It certainly seems to create a vicious circle. One person thinks he's being attacked, he defends his beliefs (perhaps a little too strongly), the other person feels he's being attacked and defends himself in a way that makes the person feel like he's being insulted, etc. The two people can either at some point agree to disagree or just keep going.

I give Whedon a lot of credit for not shying away from these issues and discussing religious symbolism in his works. We may disagree with him, but it does allow us to discuss these things openly out in the public. I'd rather see Whedon's approach than someone who shies away from the issues for fear of offending someone. Whedon's shows would be a lot more bland if he avoided controversy altogether.

DJP said...

Thanks for the friendly greeting, Miriam.

To your first question, absolutely right. But in PC-world, "tolerance" often means "pretending there are no absolutes." That certainly isn't the historical meaning of the word.

Now, Whedon doesn't say "I don't actually have anything against anybody unless they go around personally attacking people with other beliefs." He says, "unless their belief precludes everybody else."

So here's Jesus saying, "I am the way, and the truth, and the life. No one comes to the Father except through me" (John 14:6), a verse that came to have quite an impact on me. Jesus is making a universal categorical absolute. It can't be "kinda" true; it's true, or it's false. And I can't "kinda" agree; I believe Him, or I disbelieve him.

All I'm saying is that believing Jesus necessarily involves being what Joss says he does have problems with.

And given the choice between Joss and Jesus, you know where I'm going to come down, every time.

(c:

Miriam said...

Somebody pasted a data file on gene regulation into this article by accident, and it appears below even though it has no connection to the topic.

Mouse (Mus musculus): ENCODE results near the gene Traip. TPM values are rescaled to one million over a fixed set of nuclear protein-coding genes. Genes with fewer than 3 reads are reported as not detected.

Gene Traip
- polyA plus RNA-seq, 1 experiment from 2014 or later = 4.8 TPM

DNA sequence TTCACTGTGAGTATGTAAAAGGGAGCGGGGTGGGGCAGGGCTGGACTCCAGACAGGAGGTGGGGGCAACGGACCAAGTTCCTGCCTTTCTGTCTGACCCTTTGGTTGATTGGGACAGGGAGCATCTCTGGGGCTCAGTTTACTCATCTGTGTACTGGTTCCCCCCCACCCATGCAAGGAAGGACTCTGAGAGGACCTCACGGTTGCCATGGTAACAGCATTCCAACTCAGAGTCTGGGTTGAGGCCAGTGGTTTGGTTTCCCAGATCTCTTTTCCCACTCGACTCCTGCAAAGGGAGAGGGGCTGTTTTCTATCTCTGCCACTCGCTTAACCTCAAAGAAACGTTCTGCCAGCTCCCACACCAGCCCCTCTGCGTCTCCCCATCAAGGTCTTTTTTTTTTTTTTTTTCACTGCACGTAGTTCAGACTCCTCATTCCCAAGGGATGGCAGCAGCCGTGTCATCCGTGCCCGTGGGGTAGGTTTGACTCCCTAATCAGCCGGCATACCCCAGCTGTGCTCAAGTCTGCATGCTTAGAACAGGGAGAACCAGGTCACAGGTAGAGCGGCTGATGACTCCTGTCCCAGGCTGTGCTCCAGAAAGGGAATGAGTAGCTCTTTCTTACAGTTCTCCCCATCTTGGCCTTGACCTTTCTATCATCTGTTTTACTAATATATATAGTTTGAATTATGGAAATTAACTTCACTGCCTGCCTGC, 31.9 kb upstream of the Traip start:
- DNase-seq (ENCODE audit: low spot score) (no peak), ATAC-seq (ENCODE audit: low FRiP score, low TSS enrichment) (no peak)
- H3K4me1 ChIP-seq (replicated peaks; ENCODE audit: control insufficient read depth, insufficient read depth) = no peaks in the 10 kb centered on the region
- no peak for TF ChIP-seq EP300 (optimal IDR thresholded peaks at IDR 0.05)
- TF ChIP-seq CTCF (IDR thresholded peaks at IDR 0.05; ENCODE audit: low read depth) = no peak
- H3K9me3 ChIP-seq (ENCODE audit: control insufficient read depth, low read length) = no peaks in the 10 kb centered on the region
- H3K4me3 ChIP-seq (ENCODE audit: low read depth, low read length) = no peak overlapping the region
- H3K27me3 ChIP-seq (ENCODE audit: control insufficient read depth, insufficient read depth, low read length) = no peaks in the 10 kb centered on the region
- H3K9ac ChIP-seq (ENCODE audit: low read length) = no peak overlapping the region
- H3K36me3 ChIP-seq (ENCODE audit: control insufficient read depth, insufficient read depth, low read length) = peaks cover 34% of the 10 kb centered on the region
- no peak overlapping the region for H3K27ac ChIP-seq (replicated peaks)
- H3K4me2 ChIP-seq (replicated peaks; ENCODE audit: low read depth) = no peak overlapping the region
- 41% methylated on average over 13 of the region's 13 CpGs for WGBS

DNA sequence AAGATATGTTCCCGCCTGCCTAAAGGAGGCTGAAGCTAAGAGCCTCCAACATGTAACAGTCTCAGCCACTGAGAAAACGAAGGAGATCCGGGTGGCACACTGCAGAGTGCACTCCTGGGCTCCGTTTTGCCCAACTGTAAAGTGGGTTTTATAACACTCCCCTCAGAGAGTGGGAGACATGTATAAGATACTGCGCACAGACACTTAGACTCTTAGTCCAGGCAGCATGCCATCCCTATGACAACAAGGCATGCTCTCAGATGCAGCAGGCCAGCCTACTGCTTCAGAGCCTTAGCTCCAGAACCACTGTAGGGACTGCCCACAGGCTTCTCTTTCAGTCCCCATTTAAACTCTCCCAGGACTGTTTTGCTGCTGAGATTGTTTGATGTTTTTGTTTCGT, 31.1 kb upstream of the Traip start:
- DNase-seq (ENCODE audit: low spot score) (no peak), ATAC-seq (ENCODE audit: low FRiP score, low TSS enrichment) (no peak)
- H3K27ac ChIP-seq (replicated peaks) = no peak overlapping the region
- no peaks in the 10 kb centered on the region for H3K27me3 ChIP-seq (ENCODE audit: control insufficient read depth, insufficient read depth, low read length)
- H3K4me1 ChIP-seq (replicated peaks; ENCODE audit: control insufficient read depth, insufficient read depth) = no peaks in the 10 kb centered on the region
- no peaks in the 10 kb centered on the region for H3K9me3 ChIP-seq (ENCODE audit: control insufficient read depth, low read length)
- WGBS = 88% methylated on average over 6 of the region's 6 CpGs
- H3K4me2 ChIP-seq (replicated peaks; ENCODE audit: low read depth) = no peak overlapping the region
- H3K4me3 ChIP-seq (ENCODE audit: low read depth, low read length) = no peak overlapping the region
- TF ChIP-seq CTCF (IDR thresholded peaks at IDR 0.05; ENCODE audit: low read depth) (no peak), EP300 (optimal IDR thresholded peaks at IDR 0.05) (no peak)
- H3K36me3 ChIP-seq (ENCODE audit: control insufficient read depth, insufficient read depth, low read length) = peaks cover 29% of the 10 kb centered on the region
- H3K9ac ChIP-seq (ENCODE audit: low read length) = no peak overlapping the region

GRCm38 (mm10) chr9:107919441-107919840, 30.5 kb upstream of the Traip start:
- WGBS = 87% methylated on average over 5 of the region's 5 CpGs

Thank you very much for generously sharing your story. I'm always interested in stories of spiritual journeys. I myself have had two "Epiphanies" of my own in the past: one came after much doubt and turmoil, and the other came from out of the blue.

Whenever two people are strongly attached to separate belief systems, it appears that if one person strongly professes their faith, it will necessarily rub the other person the wrong way. If I profess a certain belief system and 10 people tell me I'm not only wrong but I'm totally against them(which I have some experience in since I married into a different denomination), I might end up giving the same type of answers Joss did.

I can disagree with Joss, but I can still appreciate the challenges he throws at me.

DJP said...

Oh, I think he's brilliant. Well, brilliant at what he does (movies; TV); not so brilliant as he thinks he is (philosophizing).

You know, I think I may just have to do a post on that clip of yours. Now it's a matter of finding the time to develop it....

Thanks again!

Miriam said...

Good luck on your post, and let me know when it's published. Here's hoping you find time to do it. :-)